In this brief essay, I will profile the word word for “turnip-shaped,” napiform. But first, why am I profiling napiform? I begin from there.
As I am wont to do when I want to publish an article but time is short, I perused Project Gutenberg’s extensive library for source material. In the August 20, 1895 issue of the classic children’s magazine, Harper’s Round Table, I came across a charming essay by Caroline A. Creevy on the subject of “roots.” What kinds of roots do you ask? Plant roots:
When we are about to do a thing thoroughly and systematically we often say we will ‘begin at the root of the matter.’ That is because the root of a plant is supposed to be the first thing in its life. It is indeed the foundation, the substructure of a plant, but not strictly the first thing that starts to grow.
I read the essay and came across a fun word that I remembered I intended to one day profile at The New Leaf Journal.
Turnips bulge out in the middle, and are napiform.
“Napiform” was my trigger. Before The New Leaf Journal went live, I had intended to profile the word. Now is as fine a time as ever. Not too early and not too late, right in the middle of the napiform shape.
The meaning of the word napiform has not changed over the many years. However, since my prompt for this essay was its appearance in an 1895 magazine article, it makes sense to use relatively contemporaneous dictionaries to discern its meaning.
Having the shape of a turnip – that is, enlarged in the upper part and slender below…Century Dictionary defition of “napiform”
Century also provided a usage example: “A napiform root.”
What is the etymology of napiform? The “napi” derives from Latin. “Napus” in Latin means turnip. “Form” should be obvious to English-speakers, but it derives from the Latin forma. This, napiform, broken down, means having the form of a turnip.
In showing how napiform derives from Latin, Century dictionary refers us to the word “neep.” What is the pertinent definition of neep?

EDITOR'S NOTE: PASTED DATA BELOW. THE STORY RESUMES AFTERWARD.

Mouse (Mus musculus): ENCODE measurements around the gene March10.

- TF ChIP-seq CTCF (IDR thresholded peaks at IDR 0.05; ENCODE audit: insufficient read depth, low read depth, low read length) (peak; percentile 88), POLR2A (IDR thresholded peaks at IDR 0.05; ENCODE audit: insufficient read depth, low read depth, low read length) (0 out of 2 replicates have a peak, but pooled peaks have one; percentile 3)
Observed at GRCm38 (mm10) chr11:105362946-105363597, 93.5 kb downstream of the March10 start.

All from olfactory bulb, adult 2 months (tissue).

A turnip.Century Dictionary definition of “neep”
Apparently “neep” also means turnip. But by 1889-91, it was obsolete except in Scotland. It is and was also somewhat common in the American south. See this article from The Guardian discussing which turnips “neep” refers to.
Webster’s 1913 has a similar definition of napiform to Century dictionary:
Turnip-shaped; large and round in the upper part, and very slender below.Webster’s 1913 definition of “napiform”
Webster’s 1913 offers napiforme as an alternative spelling, although I have never seen it used.
The napiform definition refers readers to the word navew:
A kind of small turnip, a variety of Brassica campestris.Webster’s 1913 definition of “navew”
That word can also be spelled naphew.
Finally, I turn to my original 1952 Webster’s New International Dictionary: Second Edition Unabridged. It is a bit removed from Century and Webster’s 1913, but it remains an enduring classic reference. It made one photographic appearance in The New Leaf Journal before. Since I paid good money for the very large book, I figured that I ought to make use of it here at The New Leaf Journal. Webster’s Second defines napiform as follows:
Turnip-shaped; large and round above, and tapering abruptly below; – of roots.Webster’s Second definition of “napiform”
This is, in my view, the best and most clear of the three definitions. “[T]apering abruptly below” is an elegant way of describing the progression of the shape from its “large and round” top to its slender bottom. It also adds the point that napiform can be used to refer specifically to roots. Well done, Webster’s Second.
A Botanical Usage Case of Napiform
Jane H. Newell provided an interesting list of terms to describe the myriad shapes of root vegetables in her 1888 Outlines of Lessons in Botany:
The root of the Radish is different from any of these; it is fleshy. Often, it tapers suddenly at the bottom into a root like that of the Morning-Glory with some fibres upon it. It is, in fact, as the Morning-Glory would be if the main root were to be thickened up by food being stored in it. It is a primary tap-root. The radish is spindle-shaped, tapering at top and bottom, the carrot is conical, the turnip is called napiform; some radishes are shaped like the turnip.
The turnip is the only one of the common root vegetables with a specific English word to describe its shape. This passage is notable in that it is our only usage case that applies napiform to something other than a turnip. Note that Newell observed that “some radishes are shaped like the turnip.” That is, some radishes are napiform.
Caroline A. Creevy’s essay ended with a moral about plant roots and people:
So, you see, appearances are deceptive, and in plants, as well as people, you cannot always tell character from the outside.
That was well put. But while it may not always be possible to ascertain character from the outside, it is possible to discern whether something is napiform from the outside. That is, lest one can have napiform character or a napiform heart – in which case the cover may not tell the entire napiform story.